-Helping a community continue to exist. With your home purchase, you are making a commitment, if not socially (you could just retreat to the private world of your new home), then at least through your taxes. Even if we put too much emphasis on high population growth as a sign of success, communities can’t afford to lose too many residents and taxpayers.
Here are several possible explanations for why Americans want bigger houses:
But there’s no real “normal’’ when it comes to desired home size — except the persistent perception that size equates to prestige, said Dak Kopec, director of Design for Human Health at Boston Architectural College. “Throughout all cultures, bigger is better and associated with wealth and power.’’…
“It’s clear that the American dream of living in a big house on a large lot has not gone away,’’ said Ralph McLaughlin, Trulia’s chief economist…
One reason American homes are so big, Powell argued, is that we have more disposable income. “You’re not just buying a 2,000-square-foot house, you’re also going to fill it with a whole bunch of stuff,’’ she said. The larger house and its contents soon become your new baseline, she said, as the furniture, paintings, and lamps you buy blend into the background to become part of your environment. “And then you can only upsize from there if you choose to keep your possessions.’’…
Dunn speculates that a larger home could boost happiness if it reduces conflict. “If you have a house that enables you to get along well with your spouse, if each person has a little of their own space, that might reduce conflict,’’ she said, “but I suspect there are seriously diminishing returns on that.’’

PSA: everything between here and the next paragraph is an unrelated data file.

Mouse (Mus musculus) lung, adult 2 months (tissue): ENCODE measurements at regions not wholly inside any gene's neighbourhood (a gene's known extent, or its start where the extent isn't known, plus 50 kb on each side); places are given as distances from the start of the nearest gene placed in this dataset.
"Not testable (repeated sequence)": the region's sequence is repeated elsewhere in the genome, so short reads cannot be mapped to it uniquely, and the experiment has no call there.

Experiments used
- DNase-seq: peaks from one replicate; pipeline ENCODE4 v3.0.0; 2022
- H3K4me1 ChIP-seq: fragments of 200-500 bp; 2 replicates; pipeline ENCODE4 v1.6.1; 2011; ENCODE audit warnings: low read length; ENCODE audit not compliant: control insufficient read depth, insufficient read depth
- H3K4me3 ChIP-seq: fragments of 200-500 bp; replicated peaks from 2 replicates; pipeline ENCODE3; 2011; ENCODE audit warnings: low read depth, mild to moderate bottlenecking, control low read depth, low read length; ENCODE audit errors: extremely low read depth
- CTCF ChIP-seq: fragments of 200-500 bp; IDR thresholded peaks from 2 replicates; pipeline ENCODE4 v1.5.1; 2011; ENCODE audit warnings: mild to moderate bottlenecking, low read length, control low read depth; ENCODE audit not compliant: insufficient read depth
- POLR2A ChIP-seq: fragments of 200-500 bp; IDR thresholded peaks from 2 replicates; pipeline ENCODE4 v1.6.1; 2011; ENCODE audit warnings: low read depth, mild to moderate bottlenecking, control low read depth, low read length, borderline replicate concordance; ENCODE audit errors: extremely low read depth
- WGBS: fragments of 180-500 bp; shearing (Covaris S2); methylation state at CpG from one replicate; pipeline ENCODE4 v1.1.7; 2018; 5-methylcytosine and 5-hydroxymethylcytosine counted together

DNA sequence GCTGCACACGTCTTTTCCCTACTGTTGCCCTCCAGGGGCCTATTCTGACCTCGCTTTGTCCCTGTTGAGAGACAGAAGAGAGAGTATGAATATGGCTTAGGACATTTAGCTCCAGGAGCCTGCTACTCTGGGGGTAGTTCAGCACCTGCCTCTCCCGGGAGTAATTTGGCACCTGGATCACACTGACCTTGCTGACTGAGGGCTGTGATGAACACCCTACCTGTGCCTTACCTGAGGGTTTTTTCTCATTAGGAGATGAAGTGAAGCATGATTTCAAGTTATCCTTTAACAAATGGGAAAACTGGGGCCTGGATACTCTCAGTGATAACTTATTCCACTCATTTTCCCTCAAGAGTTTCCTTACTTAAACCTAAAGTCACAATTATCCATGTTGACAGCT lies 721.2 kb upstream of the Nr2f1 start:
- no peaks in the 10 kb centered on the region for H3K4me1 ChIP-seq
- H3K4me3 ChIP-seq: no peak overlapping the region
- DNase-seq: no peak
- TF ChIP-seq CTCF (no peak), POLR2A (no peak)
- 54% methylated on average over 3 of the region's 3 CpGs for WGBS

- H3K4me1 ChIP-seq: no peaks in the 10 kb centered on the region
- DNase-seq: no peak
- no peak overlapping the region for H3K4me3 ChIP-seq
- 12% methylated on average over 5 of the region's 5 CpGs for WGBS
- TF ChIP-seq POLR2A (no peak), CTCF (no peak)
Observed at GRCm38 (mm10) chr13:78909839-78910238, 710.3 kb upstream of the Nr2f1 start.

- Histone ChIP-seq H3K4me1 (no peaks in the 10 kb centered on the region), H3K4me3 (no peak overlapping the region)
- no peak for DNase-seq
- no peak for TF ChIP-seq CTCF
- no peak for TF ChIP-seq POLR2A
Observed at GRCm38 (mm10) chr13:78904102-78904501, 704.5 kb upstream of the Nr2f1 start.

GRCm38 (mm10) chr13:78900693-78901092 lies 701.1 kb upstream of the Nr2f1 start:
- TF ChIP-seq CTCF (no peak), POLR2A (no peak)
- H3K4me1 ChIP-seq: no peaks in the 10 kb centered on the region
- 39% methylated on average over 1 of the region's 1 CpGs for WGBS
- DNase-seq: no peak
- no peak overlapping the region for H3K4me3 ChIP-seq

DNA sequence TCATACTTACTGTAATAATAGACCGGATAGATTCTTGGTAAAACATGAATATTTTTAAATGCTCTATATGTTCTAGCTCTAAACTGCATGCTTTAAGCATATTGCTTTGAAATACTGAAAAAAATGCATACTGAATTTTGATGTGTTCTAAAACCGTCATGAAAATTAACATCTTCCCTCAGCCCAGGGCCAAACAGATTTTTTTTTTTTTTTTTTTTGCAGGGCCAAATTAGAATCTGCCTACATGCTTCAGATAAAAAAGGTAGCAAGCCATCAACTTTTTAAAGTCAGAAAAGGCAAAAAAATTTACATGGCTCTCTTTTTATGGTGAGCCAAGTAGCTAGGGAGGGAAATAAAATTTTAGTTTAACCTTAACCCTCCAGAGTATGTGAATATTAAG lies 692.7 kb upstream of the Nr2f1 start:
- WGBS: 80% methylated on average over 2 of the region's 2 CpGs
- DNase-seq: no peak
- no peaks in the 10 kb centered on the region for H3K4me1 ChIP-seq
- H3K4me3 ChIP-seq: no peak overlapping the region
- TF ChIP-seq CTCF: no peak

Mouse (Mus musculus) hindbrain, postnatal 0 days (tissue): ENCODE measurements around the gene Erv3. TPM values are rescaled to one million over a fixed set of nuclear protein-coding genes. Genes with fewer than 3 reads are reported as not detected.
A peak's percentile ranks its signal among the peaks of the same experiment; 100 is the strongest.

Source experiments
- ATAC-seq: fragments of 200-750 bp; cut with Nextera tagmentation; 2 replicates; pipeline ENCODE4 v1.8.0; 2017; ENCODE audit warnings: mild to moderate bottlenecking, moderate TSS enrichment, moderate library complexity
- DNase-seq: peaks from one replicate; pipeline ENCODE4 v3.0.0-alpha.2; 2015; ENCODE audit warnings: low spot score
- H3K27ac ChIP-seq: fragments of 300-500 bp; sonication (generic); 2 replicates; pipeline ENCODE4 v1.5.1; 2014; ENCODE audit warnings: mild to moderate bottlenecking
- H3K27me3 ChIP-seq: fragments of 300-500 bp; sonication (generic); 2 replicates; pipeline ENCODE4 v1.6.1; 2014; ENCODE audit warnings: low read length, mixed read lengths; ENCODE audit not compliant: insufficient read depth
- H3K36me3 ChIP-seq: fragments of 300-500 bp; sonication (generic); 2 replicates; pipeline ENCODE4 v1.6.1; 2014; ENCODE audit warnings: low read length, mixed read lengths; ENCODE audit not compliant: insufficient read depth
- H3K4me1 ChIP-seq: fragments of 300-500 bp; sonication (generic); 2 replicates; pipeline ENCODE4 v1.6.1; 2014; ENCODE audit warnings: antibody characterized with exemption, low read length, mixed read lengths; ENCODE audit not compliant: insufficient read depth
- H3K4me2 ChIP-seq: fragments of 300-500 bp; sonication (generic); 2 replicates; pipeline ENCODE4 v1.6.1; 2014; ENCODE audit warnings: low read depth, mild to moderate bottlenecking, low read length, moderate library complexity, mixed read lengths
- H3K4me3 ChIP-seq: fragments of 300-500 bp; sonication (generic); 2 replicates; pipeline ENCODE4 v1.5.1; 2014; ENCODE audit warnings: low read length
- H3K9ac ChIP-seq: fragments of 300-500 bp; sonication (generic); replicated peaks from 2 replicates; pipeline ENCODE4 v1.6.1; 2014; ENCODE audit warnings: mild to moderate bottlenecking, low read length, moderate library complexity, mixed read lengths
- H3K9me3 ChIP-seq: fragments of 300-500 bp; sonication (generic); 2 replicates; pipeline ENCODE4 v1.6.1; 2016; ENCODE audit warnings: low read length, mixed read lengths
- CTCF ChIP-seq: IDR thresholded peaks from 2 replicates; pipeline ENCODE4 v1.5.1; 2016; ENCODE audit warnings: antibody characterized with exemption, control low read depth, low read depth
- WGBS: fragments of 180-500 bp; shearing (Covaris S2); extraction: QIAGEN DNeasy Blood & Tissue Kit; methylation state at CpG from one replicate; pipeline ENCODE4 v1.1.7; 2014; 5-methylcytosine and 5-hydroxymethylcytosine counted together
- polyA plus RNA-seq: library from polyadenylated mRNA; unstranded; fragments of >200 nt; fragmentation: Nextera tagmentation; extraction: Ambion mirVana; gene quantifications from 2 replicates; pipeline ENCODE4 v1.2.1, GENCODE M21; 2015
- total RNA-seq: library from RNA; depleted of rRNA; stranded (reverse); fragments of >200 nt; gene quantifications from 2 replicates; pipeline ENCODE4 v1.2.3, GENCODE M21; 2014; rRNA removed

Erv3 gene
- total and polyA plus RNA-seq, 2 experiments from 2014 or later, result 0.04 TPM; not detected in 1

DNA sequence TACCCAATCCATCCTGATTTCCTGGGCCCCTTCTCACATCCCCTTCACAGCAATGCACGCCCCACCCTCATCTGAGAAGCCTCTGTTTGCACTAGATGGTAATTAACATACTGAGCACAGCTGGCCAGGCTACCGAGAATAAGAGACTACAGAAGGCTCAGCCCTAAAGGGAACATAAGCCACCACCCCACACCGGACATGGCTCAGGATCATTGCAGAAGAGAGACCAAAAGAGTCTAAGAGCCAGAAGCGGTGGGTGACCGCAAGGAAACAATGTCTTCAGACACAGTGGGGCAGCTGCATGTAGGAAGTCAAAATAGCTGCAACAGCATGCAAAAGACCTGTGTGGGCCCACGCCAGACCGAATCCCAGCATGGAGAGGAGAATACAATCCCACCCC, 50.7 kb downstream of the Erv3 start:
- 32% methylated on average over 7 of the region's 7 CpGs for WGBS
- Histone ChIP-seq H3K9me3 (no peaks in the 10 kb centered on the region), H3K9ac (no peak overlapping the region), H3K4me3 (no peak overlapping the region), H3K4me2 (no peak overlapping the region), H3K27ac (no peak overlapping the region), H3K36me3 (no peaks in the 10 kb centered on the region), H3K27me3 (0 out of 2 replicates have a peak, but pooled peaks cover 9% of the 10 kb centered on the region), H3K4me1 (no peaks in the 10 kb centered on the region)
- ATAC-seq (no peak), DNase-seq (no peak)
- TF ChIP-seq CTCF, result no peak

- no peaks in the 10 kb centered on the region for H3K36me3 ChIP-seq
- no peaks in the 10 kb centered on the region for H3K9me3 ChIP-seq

With these four factors – the status of a larger house, the American Dream, more disposable income and more stuff, and finding more happiness – perhaps we could argue that it requires some effort for Americans to live in a smaller place. It is not impossible to do so and certain factors, such as living in an expensive metropolitan area like New York City or San Francisco, can override the cultural conditioning to have a larger house. But, the American inertia may just be to have a larger dwelling.
We could also add some additional factors leading to larger homes in the United States:
- Suburban sprawl leads to more room for larger homes.
- Americans privilege private spaces over public spaces.
- Over the decades, the government and other actors helped make it easier for more people to own homes.
- Americans don’t necessarily need the space but they like the flexibility that more room provides such as having a hobby room or having children, parents, and/or relatives live with them.